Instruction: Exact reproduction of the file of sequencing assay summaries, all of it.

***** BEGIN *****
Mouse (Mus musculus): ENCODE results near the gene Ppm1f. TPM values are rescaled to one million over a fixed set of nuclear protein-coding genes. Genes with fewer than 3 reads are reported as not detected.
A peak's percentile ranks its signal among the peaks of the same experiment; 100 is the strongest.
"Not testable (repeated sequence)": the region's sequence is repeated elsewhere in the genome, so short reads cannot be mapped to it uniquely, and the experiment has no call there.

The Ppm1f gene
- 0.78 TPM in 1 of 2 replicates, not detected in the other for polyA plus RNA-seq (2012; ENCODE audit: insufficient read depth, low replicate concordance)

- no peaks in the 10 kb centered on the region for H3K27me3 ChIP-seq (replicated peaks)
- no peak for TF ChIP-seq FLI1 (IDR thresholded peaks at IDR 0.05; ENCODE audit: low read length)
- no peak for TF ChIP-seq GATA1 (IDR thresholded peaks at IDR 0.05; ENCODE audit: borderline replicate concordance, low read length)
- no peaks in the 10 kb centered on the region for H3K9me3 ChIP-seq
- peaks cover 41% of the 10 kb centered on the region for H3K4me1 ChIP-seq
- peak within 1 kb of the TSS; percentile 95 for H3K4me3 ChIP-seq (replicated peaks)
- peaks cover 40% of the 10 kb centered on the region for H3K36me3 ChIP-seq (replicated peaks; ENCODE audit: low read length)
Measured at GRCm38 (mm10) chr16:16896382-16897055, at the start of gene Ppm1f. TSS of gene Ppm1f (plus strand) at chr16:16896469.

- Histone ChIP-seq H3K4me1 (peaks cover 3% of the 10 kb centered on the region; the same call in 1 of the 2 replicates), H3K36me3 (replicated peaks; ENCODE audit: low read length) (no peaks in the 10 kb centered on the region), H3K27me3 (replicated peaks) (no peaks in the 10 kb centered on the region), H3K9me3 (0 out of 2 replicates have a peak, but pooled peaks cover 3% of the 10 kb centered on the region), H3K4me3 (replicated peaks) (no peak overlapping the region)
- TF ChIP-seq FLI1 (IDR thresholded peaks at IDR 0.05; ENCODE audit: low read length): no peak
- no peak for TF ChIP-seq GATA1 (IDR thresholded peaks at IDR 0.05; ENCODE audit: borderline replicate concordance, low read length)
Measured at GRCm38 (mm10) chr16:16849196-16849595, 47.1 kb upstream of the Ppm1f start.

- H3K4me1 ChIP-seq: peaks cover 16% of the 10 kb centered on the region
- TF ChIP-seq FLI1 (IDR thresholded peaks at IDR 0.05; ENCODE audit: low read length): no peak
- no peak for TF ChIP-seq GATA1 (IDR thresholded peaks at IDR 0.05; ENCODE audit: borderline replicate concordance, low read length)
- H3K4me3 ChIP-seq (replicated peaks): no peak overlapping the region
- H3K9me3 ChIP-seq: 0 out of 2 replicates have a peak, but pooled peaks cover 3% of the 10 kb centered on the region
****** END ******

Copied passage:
Mouse (Mus musculus): ENCODE results near the gene Ppm1f. TPM values are rescaled to one million over a fixed set of nuclear protein-coding genes. Genes with fewer than 3 reads are reported as not detected.
A peak's percentile ranks its signal among the peaks of the same experiment; 100 is the strongest.
"Not testable (repeated sequence)": the region's sequence is repeated elsewhere in the genome, so short reads cannot be mapped to it uniquely, and the experiment has no call there.

The Ppm1f gene
- 0.78 TPM in 1 of 2 replicates, not detected in the other for polyA plus RNA-seq (2012; ENCODE audit: insufficient read depth, low replicate concordance)

- no peaks in the 10 kb centered on the region for H3K27me3 ChIP-seq (replicated peaks)
- no peak for TF ChIP-seq FLI1 (IDR thresholded peaks at IDR 0.05; ENCODE audit: low read length)
- no peak for TF ChIP-seq GATA1 (IDR thresholded peaks at IDR 0.05; ENCODE audit: borderline replicate concordance, low read length)
- no peaks in the 10 kb centered on the region for H3K9me3 ChIP-seq
- peaks cover 41% of the 10 kb centered on the region for H3K4me1 ChIP-seq
- peak within 1 kb of the TSS; percentile 95 for H3K4me3 ChIP-seq (replicated peaks)
- peaks cover 40% of the 10 kb centered on the region for H3K36me3 ChIP-seq (replicated peaks; ENCODE audit: low read length)
Measured at GRCm38 (mm10) chr16:16896382-16897055, at the start of gene Ppm1f. TSS of gene Ppm1f (plus strand) at chr16:16896469.

- Histone ChIP-seq H3K4me1 (peaks cover 3% of the 10 kb centered on the region; the same call in 1 of the 2 replicates), H3K36me3 (replicated peaks; ENCODE audit: low read length) (no peaks in the 10 kb centered on the region), H3K27me3 (replicated peaks) (no peaks in the 10 kb centered on the region), H3K9me3 (0 out of 2 replicates have a peak, but pooled peaks cover 3% of the 10 kb centered on the region), H3K4me3 (replicated peaks) (no peak overlapping the region)
- TF ChIP-seq FLI1 (IDR thresholded peaks at IDR 0.05; ENCODE audit: low read length): no peak
- no peak for TF ChIP-seq GATA1 (IDR thresholded peaks at IDR 0.05; ENCODE audit: borderline replicate concordance, low read length)
Measured at GRCm38 (mm10) chr16:16849196-16849595, 47.1 kb upstream of the Ppm1f start.

- H3K4me1 ChIP-seq: peaks cover 16% of the 10 kb centered on the region
- TF ChIP-seq FLI1 (IDR thresholded peaks at IDR 0.05; ENCODE audit: low read length): no peak
- no peak for TF ChIP-seq GATA1 (IDR thresholded peaks at IDR 0.05; ENCODE audit: borderline replicate concordance, low read length)
- H3K4me3 ChIP-seq (replicated peaks): no peak overlapping the region
- H3K9me3 ChIP-seq: 0 out of 2 replicates have a peak, but pooled peaks cover 3% of the 10 kb centered on the region